Binesi Ogichidaa is an outspoken advocate for Prison abolition and the rights of Indigenous Women. She is an organizer with Fund our Communities Defund the Police, which meets weekly outside Metro Toronto Police Headquarters. Binesi is a residential school survivor, a Sixties Scoop Survivor, and a human trafficking survivor. I interviewed her about her daughter who is still incarcerated in Saskatchewan, after two years without trial.
Anna: Where is your daughter, Sharise Sutherland-Kayseas?
Binesi: Right now, my daughter is in Pine Grove Correctional for Women, out in Prince Albert, Saskatchewan. For two years plus. So, from Jan 9th 2020.
Has she been to trial?
No. She is still waiting on trial. She is currently charged with two first-degree murder charges.
Have they set a trial date?
Not yet. They are still working on the preliminary.
What is their excuse for keeping her these last two years without trial?
COVID. There was a pretrial hearing, but it had to be set back, because all of their evidence was inadmissible. (But) I know it is because she is Indigenous. She was also once part of a gang. The cards are stacked against every Indigenous person but especially against First Nation people behind bars.
One concern I’ve heard people express about being locked up for a long time without trial, is that it gives the prosecution time to work on other prisoners to cut shady deals. For instance, they might offer a reduced sentence to a prisoner, in exchange for a piece of testimony that the prosecution is looking for. Are you worried this might happen to your daughter?
One thing my daughter said on the phone to me was, “Mom, they are trying to pin this on me. I don’t want to be the next David Milgaard.” David Milgaard was wrongfully accused of raping and murdering a nurse in Saskatoon, Saskatchewan. He was later exonerated.
I first met you at a gathering outside Metro Toronto Police Headquarters. You delivered a speech about your daughter being in solitary confinement. You spoke about how she was on hunger strike to protest daily physical abuse by correctional guards of Indigenous women. It was like you were reporting to us directly from your daughter’s jail cell. How do you think Pine Grove Correctional feels about this?
They cut off phone calls between me and her. Sharise wrote to me in a letter saying they said it was because our conversations were gang related and we were talking about drugs. And I’m not going to deny it: yes we did talk about drugs, but it wasn’t about glorifying it or anything, it was about our addictions in the past. But I think it’s because I was her voice to talk about women in there who were abused by correctional authority figures. She was the voice of women who were being abused, and in turn, I was her voice.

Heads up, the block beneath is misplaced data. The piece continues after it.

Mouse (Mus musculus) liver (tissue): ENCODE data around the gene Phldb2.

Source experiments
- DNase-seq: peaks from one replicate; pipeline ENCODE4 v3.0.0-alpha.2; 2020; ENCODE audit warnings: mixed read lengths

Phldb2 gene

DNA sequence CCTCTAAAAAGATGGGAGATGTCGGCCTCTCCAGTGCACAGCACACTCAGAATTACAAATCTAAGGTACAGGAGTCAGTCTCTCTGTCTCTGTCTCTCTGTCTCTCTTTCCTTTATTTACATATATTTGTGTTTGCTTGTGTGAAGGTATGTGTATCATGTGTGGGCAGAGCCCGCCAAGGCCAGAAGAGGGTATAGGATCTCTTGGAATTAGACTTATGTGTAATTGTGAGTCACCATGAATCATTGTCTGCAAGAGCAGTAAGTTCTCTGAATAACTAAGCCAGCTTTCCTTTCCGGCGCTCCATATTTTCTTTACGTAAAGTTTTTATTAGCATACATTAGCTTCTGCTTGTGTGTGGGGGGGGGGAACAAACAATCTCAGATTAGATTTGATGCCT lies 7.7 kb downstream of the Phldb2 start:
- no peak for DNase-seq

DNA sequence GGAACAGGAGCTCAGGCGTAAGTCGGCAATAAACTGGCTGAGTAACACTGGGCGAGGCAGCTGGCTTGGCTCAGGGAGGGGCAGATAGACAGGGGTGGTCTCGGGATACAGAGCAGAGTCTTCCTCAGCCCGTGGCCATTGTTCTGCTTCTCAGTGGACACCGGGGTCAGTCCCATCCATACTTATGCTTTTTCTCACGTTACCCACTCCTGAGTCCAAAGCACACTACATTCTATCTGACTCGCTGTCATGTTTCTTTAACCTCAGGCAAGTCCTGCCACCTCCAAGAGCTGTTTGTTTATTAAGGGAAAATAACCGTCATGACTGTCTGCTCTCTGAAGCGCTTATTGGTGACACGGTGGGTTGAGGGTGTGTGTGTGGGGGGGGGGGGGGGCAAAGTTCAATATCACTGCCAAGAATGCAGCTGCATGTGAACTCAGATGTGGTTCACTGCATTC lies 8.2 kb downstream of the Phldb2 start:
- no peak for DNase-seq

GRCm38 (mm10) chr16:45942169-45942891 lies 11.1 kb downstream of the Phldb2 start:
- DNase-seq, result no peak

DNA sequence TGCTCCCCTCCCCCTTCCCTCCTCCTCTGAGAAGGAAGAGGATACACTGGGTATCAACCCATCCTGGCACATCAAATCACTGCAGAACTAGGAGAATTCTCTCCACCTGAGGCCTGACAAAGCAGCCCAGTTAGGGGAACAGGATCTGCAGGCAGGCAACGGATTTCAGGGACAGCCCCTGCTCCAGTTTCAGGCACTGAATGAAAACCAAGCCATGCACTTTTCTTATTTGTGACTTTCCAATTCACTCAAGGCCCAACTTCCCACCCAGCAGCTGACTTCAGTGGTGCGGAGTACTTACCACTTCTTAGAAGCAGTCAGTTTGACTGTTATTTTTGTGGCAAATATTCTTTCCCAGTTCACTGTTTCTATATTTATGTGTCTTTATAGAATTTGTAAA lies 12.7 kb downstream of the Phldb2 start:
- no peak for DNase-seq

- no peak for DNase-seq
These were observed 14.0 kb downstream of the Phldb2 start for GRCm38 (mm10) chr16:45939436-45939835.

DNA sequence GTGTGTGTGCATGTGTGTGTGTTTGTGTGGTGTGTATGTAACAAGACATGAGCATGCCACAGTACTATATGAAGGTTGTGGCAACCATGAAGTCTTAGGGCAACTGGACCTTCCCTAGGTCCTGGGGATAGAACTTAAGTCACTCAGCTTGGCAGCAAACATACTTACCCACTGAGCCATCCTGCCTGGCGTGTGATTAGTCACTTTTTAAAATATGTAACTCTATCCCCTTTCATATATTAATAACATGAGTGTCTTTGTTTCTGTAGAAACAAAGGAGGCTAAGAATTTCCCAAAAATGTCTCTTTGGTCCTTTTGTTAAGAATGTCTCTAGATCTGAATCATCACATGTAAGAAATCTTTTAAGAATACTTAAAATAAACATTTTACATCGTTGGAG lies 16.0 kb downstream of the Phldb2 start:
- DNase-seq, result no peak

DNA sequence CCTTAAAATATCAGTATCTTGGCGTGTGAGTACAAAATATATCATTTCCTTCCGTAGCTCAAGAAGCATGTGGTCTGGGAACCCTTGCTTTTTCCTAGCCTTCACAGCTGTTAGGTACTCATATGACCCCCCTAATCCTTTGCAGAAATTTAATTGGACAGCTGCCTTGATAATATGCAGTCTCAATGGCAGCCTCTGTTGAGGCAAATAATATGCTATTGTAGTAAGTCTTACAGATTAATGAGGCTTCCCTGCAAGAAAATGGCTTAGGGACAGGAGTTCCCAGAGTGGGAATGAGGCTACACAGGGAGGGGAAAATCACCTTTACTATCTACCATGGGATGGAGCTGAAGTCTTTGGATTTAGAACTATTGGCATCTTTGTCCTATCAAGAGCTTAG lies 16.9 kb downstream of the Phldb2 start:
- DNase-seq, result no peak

We have to acknowledge that those behind concrete and iron walls are the same as everyone else: they too are human. They are the ones who have been caught or coerced for and into crimes learned through colonial wickedness.
SaskToday.ca did an interview with you, about Sharise’s hunger strike, and the physical abuse of women prisoners that you and Sharise have helped bring to light. Sharise and other women at Pine Grove have also endured the abuse of rules around solitary confinement. Would you tell us about that?
With the hunger strike I think she was in admin segregation. So what they did was they opened a segregation unit because they wanted to keep her down there but without getting into trouble. So they opened up what they said was “Admin Segregation”. It was still solitary confinement.
Do you know for how long they had her in there?
They had her in solitary confinement for most of her stay. But what they would do is they would take her out of solitary confinement before seven days. So, they would take her out for a few hours and then throw her back in solitary confinement. But at one time I think they had her in there for a few months.
Do you think they did this to silence her about other abuses they were committing?
Yes, this is the reason they keep her in segregation. To silence her and to punish her for speaking out. It’s an oppressive tactic. They’re assimilating her as a First Nation woman, just like they did to me and to us in Indian Residential School.
Sign the petition for a fair trail for Sharise: https://www.change.org/p/fair-trial-for-sharise
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